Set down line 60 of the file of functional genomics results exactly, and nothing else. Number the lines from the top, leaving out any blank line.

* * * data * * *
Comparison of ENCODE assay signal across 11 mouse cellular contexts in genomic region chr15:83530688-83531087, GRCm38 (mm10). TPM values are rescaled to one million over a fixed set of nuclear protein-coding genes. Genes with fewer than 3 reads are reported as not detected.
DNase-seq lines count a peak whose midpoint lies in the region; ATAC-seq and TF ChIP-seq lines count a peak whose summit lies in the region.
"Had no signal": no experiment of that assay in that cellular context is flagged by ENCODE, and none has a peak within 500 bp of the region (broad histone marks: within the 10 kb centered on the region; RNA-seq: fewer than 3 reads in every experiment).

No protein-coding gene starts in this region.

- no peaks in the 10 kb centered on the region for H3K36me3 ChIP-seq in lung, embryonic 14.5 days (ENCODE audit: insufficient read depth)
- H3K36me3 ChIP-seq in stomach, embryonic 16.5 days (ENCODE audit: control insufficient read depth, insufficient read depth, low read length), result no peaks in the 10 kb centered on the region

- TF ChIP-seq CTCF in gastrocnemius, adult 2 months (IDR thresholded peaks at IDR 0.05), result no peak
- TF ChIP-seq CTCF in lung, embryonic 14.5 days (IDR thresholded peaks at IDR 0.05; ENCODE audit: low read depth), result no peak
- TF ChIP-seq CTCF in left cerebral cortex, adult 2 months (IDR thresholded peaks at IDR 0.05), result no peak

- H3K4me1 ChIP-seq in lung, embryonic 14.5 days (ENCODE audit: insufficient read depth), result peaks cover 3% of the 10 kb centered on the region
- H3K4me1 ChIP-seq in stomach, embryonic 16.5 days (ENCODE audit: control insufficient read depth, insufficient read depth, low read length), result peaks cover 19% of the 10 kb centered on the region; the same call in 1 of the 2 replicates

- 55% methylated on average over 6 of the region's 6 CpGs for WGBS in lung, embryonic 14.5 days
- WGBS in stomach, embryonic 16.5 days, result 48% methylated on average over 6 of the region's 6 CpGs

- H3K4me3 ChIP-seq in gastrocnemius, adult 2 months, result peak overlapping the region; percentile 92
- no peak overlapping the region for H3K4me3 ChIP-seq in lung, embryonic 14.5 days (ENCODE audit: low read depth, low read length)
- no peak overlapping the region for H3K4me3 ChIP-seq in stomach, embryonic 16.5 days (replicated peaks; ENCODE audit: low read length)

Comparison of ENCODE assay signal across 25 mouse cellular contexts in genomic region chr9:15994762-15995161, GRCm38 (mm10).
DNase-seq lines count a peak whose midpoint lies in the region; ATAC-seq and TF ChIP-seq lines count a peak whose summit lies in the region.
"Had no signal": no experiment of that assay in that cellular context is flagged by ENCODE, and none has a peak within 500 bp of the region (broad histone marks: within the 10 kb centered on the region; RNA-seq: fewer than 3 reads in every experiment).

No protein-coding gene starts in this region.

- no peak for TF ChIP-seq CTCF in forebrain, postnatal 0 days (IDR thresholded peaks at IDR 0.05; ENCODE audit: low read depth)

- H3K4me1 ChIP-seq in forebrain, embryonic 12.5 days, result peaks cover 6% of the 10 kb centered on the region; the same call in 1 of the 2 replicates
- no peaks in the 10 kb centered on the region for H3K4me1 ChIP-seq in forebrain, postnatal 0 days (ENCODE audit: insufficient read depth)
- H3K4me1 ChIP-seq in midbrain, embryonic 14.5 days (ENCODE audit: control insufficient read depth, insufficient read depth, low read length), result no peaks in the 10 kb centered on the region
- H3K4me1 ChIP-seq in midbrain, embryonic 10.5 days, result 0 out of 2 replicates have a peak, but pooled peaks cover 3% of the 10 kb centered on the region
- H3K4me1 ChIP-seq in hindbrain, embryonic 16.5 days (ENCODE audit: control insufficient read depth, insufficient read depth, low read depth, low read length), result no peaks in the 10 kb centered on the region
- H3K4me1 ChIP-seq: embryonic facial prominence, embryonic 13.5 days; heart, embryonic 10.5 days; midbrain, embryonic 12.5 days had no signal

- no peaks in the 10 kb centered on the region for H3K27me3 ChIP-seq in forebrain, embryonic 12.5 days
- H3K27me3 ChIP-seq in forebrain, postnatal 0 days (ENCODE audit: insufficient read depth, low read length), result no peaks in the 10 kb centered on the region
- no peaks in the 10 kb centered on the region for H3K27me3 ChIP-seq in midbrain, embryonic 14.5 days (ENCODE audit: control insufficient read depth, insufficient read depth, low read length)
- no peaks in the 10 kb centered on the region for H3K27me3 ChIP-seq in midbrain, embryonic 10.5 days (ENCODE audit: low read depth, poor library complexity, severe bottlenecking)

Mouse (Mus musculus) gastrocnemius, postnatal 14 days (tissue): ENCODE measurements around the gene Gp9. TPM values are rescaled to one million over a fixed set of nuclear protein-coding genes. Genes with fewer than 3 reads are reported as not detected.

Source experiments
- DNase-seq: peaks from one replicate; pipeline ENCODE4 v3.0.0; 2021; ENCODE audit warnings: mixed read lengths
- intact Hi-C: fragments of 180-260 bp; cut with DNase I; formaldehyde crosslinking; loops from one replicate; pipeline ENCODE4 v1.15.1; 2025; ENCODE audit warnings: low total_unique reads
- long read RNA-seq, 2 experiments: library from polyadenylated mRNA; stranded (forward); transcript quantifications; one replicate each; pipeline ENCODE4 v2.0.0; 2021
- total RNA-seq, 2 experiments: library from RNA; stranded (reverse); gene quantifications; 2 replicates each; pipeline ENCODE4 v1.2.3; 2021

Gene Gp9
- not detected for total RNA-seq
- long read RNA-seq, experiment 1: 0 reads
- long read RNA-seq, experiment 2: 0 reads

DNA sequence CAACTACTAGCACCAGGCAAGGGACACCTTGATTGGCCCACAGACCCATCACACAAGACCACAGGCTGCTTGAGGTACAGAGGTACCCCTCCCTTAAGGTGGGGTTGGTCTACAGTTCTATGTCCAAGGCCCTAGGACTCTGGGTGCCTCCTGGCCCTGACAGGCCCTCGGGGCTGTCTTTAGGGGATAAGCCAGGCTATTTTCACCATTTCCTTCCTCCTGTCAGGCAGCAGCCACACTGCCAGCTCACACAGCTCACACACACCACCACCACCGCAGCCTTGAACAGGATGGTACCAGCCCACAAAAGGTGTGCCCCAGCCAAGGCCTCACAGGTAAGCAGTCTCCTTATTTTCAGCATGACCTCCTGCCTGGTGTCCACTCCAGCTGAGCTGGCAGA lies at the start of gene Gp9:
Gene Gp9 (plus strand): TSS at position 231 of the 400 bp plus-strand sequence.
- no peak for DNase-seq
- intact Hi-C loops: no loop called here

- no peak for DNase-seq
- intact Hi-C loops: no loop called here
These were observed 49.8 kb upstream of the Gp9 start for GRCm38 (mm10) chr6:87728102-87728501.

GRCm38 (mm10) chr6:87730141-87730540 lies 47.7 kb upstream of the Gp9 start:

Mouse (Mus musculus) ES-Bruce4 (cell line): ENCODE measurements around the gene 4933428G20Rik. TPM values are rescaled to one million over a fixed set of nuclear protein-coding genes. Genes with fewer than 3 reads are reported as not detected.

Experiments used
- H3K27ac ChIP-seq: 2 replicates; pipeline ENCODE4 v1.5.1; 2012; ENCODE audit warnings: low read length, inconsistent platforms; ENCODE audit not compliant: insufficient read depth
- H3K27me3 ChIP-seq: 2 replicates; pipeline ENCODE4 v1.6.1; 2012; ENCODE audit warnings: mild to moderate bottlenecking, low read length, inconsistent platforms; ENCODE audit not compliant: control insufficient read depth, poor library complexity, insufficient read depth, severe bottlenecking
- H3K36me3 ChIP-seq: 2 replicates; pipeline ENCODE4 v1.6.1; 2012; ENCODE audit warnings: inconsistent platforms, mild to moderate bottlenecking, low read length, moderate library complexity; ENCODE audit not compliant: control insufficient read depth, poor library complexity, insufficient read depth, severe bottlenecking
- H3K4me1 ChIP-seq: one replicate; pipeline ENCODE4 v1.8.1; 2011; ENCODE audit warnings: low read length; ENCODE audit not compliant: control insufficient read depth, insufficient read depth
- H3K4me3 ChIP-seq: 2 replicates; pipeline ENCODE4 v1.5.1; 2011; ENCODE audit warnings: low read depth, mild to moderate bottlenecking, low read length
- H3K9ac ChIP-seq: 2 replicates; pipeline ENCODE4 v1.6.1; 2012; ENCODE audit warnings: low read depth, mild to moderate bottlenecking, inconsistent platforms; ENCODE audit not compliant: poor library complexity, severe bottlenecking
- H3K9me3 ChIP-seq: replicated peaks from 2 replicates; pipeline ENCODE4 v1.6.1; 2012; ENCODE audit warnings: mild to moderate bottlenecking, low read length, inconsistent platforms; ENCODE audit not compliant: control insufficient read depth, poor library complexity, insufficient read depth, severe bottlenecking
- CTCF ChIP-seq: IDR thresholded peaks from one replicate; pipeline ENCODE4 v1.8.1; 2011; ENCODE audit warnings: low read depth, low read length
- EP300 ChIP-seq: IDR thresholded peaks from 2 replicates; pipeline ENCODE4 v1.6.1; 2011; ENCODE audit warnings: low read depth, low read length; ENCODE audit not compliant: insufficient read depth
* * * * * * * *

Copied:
- EP300 ChIP-seq: IDR thresholded peaks from 2 replicates; pipeline ENCODE4 v1.6.1; 2011; ENCODE audit warnings: low read depth, low read length; ENCODE audit not compliant: insufficient read depth